Richard Stevens' book "Advanced Programming in the Unix Environment" has been a great book on generic UNIX systems programming since it was first published. However, there are so many facets of system programming that are unique to Solaris that this is an essential book. The book is logically laid out and discusses all of the hooks available to you via Solaris system programming function calls. There are plenty of code examples, detailed explanations of function parameters, and even some exercises with some solutions available. In conjunction with "Solaris Internals", just recently released in its second edition, there is a wealth of information available on how the system programmer can monitor Solaris, or perhaps add some features of their own.
The first two chapters are an introduction to operating system components in general and the history of Solaris through Solaris 9- the current version being Solaris 10. The book is then divided into system programming topics. The first of these is "fundamental topics", which basically starts with manipulating strings using the C programming language and then goes through the basic resources available to the Solaris system programmer. Next, each topic that was covered in the introductory fundamental topics section now gets its own section in the book - input/output, process control, interprocess communication, and pseudo-terminals.
I highly recommend this book to any C programmer that needs to write programs to interface to the Solaris operating system. I notice the table of contents is not shown, so I present that next:
Part 1 INTRODUCTION
Chapter 1 Introduction 3
Chapter 2 A Brief History of Solaris 45
Part 2 FUNDAMENTAL TOPICS 57
Chapter 3 Utility Functions 59
Chapter 4 Basic File I/O 123
Chapter 5 The Standard I/O Library 159
Chapter 6 Date and Time Operations 201
Chapter 7 Users and Groups 223
Chapter 8 System Information and Resource Limits 275
Chapter 9 Secure C Programming 337
Part 3 INPUT/OUTPUT 351
Chapter 10 Files and Directories 353
Chapter 11 Working with File Systems 417
Chapter 12 Terminal I/O 461
Chapter 13 Advanced I/O 507
Part 4 PROCESSES AND PROCESS CONTROL 601
Chapter 14 The Environment of a UNIX Process 603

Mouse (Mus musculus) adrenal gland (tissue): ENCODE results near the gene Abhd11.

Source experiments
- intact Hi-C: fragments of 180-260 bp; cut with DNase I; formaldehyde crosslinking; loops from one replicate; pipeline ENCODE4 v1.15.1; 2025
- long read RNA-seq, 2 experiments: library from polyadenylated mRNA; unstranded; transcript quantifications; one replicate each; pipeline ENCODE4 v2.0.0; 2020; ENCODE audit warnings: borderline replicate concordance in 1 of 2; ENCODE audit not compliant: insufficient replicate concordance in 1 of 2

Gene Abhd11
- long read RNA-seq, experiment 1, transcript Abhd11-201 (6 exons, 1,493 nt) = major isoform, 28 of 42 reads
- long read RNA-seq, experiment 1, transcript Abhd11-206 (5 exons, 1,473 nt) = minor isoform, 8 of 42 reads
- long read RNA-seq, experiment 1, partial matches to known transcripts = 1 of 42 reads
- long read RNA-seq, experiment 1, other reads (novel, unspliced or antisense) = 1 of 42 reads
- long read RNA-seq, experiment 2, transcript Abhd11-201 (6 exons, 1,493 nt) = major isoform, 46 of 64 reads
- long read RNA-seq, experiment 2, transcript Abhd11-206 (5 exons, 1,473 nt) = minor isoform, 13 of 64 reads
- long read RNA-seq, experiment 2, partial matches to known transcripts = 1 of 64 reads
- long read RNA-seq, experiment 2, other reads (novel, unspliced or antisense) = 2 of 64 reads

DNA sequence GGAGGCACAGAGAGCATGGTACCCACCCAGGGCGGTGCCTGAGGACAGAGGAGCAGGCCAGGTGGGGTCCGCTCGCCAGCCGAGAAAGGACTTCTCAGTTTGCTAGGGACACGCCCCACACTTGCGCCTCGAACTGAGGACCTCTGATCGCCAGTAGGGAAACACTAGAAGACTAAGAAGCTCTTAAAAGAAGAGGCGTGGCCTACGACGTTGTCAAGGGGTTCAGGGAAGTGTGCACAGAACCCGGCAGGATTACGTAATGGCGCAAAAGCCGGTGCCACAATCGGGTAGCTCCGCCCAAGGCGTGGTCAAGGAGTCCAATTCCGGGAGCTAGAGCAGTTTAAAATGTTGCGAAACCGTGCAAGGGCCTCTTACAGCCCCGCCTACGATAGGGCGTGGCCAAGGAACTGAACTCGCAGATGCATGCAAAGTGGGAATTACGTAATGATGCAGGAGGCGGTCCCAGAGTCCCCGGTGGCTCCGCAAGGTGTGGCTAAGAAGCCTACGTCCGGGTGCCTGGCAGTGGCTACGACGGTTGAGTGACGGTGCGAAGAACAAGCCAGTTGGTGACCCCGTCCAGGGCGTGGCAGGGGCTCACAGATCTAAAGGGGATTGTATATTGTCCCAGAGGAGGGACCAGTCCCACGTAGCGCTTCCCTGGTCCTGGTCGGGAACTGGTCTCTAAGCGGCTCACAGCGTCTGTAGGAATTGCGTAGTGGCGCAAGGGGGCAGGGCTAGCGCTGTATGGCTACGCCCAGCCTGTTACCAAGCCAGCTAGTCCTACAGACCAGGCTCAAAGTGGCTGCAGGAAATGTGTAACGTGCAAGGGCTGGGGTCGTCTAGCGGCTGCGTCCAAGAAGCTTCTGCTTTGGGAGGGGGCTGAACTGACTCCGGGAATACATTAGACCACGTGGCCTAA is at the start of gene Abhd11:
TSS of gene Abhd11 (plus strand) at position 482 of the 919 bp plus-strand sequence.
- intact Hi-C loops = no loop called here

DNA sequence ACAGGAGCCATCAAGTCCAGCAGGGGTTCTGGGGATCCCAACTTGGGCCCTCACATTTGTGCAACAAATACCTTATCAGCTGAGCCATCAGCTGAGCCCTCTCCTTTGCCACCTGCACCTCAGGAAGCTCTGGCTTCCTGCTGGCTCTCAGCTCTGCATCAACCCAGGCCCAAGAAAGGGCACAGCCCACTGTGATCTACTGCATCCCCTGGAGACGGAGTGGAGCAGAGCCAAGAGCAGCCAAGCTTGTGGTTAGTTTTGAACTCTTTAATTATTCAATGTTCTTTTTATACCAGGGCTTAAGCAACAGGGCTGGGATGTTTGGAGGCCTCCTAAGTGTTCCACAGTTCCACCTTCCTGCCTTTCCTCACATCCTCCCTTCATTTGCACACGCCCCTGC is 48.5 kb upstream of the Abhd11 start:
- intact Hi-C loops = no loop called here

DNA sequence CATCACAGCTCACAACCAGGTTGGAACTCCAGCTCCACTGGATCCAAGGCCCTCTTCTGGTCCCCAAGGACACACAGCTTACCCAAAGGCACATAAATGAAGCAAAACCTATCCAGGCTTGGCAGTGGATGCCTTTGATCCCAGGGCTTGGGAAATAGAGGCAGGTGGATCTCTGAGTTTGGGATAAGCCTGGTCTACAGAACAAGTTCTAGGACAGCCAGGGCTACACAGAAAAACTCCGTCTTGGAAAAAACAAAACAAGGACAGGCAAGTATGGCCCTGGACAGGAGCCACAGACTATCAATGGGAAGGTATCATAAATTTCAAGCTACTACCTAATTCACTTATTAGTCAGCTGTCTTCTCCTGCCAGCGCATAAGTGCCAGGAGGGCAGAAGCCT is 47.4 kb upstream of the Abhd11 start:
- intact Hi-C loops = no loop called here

Chapter 15 Process Control 629
Chapter 16 Process Relationships 677
Chapter 17 Signals 703
Chapter 18 Daemon Processes 805
Part 5 INTERPROCESS COMMUNICATION 827
Chapter 19 Interprocess Communication Using Pipes and FIFOs 829
Chapter 20 The System V Interprocess Communication Facility 867
Chapter 21 Advanced Interprocess Communication 927
Chapter 22 Doors 951
Part 6 PSEUDO TERMINALS 995
Chapter 23 Pseudo Terminals 997
Appendix A An Internationalization and Localization Primer 1035
Appendix B The BSD Source Compatibility Package 1047
Appendix C Function Summary 1057
Appendix D Miscellaneous Source Code 1117
Appendix E Solutions to Selected Exercises
The text is clear and easy to read, making things easy to find and use, thereby making you more productive. There are 1200+ pages, but you wouldn't think so. The paper is thin, but durable (a sign of quality publishing) and fits in with other professional publications.
This book really has a ton of stuff in it. From specific 64-bit programming topics to library function documentation to secure programming. The sections on I/O are extensive and detailed -- there could be more information on network programming (the author also refers the reader to the same "UNIX Network Programming" that I mentioned, so that is a good sign). However interprocess communications is covered very well (e.g., pipes, FIFOs, message queues, semaphores, and shared memory).
The appendices have some useful information. In addition to a function summary, the section on internationalization is good and surprisingly forward-looking. The exercises make it useful as a classroom text / reference as well.
This book already can replace several books on my shelf. Just an amazing book for your reference.